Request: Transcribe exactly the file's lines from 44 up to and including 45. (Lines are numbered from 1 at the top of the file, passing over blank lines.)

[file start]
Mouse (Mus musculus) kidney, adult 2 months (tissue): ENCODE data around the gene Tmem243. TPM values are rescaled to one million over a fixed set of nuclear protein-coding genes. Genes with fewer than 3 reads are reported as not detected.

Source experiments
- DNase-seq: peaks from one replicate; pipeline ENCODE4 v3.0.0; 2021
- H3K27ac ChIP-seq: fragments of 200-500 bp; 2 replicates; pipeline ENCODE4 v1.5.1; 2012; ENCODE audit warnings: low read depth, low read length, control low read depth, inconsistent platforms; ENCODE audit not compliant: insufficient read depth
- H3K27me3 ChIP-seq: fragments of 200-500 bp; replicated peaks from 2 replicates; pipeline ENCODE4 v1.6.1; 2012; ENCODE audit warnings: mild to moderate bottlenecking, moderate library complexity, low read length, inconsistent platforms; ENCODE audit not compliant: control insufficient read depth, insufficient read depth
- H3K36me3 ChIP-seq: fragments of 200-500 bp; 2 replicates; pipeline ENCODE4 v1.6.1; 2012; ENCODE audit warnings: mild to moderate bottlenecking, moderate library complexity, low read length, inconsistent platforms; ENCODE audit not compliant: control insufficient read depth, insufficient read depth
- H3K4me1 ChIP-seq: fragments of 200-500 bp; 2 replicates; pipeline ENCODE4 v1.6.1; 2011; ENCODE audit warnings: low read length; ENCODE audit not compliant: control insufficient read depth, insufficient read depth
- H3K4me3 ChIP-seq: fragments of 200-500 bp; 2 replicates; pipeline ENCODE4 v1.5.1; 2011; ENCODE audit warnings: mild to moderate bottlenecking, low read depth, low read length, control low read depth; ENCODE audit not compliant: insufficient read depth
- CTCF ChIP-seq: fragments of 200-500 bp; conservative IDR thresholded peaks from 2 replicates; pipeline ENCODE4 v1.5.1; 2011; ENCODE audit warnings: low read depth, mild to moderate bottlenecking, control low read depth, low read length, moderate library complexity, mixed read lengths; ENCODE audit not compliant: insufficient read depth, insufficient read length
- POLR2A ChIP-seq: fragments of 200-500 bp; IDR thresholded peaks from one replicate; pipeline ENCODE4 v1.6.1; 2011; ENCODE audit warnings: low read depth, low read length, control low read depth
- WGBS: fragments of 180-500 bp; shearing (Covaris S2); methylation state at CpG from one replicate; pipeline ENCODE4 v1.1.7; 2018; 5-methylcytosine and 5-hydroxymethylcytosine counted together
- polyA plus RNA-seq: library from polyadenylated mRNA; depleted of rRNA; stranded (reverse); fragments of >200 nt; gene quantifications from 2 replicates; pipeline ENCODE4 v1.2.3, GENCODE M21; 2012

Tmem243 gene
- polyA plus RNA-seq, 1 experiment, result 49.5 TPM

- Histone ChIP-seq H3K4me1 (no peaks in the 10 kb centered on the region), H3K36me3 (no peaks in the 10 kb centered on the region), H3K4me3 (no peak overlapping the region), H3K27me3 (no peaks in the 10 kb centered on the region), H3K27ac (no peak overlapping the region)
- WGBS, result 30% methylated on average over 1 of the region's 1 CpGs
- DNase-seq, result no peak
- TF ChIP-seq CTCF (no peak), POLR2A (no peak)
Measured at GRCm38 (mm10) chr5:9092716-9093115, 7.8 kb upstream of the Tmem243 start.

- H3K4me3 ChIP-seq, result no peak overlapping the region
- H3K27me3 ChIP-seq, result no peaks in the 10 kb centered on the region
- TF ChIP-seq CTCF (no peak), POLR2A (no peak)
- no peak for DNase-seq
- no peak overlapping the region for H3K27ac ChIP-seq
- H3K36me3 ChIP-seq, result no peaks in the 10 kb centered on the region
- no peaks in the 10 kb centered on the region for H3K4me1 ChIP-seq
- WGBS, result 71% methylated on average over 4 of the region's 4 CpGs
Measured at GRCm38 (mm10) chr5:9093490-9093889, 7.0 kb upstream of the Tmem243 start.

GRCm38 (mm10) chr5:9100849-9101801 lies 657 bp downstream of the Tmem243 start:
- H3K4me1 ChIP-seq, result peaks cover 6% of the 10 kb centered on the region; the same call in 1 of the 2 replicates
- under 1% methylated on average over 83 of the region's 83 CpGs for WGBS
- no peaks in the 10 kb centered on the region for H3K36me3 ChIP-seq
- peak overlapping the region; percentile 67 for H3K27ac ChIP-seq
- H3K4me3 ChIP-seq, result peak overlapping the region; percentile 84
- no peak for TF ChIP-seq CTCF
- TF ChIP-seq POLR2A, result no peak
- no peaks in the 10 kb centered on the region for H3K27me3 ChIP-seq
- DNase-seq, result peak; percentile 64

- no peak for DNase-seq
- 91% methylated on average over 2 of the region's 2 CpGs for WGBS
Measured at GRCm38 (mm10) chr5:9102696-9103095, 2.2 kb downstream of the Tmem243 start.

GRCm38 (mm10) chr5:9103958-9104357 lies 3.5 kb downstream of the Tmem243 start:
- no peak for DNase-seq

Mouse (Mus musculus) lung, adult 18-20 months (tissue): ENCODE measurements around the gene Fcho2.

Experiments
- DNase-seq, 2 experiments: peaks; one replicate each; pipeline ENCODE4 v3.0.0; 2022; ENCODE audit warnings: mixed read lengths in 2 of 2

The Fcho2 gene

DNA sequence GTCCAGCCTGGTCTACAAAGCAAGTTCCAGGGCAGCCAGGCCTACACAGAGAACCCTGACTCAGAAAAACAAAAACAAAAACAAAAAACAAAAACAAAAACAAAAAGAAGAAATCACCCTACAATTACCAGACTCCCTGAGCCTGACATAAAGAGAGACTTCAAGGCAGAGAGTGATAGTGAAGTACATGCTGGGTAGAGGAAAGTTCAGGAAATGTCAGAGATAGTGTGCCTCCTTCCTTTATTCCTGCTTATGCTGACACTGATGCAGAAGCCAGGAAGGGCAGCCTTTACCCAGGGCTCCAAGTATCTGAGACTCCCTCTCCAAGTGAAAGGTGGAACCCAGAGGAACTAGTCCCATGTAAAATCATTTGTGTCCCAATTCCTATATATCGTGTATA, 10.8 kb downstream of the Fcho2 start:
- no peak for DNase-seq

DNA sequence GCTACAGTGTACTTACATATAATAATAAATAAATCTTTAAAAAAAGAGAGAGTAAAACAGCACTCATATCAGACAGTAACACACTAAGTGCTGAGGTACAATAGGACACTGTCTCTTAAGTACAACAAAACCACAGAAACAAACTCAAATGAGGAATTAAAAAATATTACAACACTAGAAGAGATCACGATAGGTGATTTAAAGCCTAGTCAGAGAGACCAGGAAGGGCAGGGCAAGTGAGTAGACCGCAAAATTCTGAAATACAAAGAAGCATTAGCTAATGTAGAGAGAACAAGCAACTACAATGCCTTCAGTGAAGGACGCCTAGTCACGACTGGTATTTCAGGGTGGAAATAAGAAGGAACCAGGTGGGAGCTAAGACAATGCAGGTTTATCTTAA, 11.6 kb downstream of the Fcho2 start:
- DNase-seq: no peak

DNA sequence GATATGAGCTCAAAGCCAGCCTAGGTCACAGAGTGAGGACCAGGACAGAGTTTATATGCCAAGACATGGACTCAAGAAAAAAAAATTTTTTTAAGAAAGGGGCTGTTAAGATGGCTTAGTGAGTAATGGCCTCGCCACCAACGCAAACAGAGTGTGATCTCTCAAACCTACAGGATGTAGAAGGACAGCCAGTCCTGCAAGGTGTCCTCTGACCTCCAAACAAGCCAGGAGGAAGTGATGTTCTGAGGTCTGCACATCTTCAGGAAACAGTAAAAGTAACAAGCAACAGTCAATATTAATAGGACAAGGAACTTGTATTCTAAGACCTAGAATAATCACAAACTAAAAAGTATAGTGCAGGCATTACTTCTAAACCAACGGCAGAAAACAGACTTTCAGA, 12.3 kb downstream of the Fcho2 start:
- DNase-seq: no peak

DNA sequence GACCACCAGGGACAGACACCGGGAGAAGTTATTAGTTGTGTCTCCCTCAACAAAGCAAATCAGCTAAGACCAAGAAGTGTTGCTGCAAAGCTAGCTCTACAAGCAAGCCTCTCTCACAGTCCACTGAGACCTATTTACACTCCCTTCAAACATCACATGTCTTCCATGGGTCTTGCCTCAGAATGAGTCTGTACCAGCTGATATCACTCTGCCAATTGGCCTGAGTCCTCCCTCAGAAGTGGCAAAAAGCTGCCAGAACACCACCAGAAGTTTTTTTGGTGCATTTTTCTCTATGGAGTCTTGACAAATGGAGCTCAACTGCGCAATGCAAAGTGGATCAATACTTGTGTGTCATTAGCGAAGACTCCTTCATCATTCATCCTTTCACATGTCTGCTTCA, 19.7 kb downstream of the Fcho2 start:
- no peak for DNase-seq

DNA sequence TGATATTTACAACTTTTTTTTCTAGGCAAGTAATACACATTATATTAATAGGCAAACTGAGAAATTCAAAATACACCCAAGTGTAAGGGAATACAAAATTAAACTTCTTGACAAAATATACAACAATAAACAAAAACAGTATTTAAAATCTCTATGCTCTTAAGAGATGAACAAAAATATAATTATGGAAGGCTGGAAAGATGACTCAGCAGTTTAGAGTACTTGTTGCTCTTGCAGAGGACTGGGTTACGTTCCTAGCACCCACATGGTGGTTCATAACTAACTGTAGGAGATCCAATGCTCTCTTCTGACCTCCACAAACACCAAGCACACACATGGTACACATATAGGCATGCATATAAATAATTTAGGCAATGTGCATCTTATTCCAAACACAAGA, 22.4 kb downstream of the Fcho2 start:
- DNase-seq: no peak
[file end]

Mouse (Mus musculus) lung, adult 18-20 months (tissue): ENCODE measurements around the gene Fcho2.

Experiments